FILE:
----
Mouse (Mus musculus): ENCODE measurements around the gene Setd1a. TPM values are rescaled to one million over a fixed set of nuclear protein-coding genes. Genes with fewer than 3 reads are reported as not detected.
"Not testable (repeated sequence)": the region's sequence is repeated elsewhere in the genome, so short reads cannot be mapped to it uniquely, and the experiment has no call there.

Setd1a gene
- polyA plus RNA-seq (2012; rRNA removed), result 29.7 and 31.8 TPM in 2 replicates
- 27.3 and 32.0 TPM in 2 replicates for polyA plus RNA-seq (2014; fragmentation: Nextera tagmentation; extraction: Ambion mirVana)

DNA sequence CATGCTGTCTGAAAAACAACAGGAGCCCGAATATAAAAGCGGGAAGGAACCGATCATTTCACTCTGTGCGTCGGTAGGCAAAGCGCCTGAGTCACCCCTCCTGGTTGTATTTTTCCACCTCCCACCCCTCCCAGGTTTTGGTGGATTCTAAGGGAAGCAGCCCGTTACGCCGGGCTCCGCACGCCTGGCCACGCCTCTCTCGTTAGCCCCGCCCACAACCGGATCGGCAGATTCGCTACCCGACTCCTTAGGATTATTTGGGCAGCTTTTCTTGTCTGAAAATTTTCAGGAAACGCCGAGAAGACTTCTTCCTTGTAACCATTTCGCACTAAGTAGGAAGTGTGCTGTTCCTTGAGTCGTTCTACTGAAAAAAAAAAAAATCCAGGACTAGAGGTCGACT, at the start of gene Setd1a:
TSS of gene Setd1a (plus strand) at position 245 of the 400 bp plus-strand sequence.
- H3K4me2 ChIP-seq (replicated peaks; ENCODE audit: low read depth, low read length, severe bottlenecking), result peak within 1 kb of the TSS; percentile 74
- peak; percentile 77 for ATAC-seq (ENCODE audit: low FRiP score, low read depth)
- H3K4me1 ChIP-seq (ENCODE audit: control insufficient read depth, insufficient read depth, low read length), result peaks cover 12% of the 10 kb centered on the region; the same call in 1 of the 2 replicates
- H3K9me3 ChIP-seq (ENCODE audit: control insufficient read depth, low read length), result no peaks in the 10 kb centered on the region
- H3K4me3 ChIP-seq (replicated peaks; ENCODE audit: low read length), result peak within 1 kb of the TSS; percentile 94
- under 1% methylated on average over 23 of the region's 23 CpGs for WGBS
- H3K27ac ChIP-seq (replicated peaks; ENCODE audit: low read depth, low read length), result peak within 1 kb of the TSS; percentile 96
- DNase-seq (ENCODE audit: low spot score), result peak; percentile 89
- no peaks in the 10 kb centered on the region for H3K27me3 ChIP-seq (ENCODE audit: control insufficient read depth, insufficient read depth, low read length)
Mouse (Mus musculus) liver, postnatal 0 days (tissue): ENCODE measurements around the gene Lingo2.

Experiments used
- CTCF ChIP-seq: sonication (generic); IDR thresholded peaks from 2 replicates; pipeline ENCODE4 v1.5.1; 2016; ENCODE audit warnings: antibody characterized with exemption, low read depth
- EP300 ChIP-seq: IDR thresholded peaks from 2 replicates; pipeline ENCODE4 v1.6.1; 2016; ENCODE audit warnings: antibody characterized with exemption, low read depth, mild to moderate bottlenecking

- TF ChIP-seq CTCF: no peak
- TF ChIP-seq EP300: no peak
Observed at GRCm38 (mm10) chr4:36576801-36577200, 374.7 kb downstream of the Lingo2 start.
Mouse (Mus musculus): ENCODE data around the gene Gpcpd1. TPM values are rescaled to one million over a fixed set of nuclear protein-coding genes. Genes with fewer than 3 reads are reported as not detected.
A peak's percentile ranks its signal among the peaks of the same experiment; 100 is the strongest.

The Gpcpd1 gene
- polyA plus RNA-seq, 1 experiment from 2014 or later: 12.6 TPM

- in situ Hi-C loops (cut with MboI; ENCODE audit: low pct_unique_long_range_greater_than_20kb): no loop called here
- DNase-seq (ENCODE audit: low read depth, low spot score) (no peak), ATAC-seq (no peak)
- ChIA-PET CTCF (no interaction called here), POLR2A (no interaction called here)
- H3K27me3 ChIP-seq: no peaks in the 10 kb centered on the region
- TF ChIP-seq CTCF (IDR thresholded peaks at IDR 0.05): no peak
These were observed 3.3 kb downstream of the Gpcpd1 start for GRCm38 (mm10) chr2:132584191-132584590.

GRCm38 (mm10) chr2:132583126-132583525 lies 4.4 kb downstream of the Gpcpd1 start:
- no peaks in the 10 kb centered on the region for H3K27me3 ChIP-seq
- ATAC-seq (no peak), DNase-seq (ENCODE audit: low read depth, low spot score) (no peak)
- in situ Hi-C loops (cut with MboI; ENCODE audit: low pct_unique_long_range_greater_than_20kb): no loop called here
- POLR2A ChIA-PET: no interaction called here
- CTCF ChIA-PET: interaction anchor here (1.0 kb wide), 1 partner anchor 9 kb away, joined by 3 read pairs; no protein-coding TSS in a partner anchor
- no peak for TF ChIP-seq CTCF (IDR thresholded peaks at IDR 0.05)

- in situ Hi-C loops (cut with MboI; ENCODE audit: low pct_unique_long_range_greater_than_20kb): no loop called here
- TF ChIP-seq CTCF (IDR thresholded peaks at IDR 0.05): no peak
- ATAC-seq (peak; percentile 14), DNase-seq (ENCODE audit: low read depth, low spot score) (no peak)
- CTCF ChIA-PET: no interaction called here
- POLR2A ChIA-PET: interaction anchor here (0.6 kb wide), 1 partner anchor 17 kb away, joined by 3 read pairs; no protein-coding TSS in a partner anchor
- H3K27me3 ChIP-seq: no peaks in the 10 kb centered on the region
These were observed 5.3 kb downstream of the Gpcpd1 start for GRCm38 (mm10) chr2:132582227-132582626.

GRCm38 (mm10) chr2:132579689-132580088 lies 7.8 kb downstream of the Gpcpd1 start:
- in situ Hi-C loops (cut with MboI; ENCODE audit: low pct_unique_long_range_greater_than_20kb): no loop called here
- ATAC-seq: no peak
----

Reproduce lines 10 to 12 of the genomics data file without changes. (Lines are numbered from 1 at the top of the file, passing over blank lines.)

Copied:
- H3K4me1 ChIP-seq (ENCODE audit: control insufficient read depth, insufficient read depth, low read length), result peaks cover 12% of the 10 kb centered on the region; the same call in 1 of the 2 replicates
- H3K9me3 ChIP-seq (ENCODE audit: control insufficient read depth, low read length), result no peaks in the 10 kb centered on the region
- H3K4me3 ChIP-seq (replicated peaks; ENCODE audit: low read length), result peak within 1 kb of the TSS; percentile 94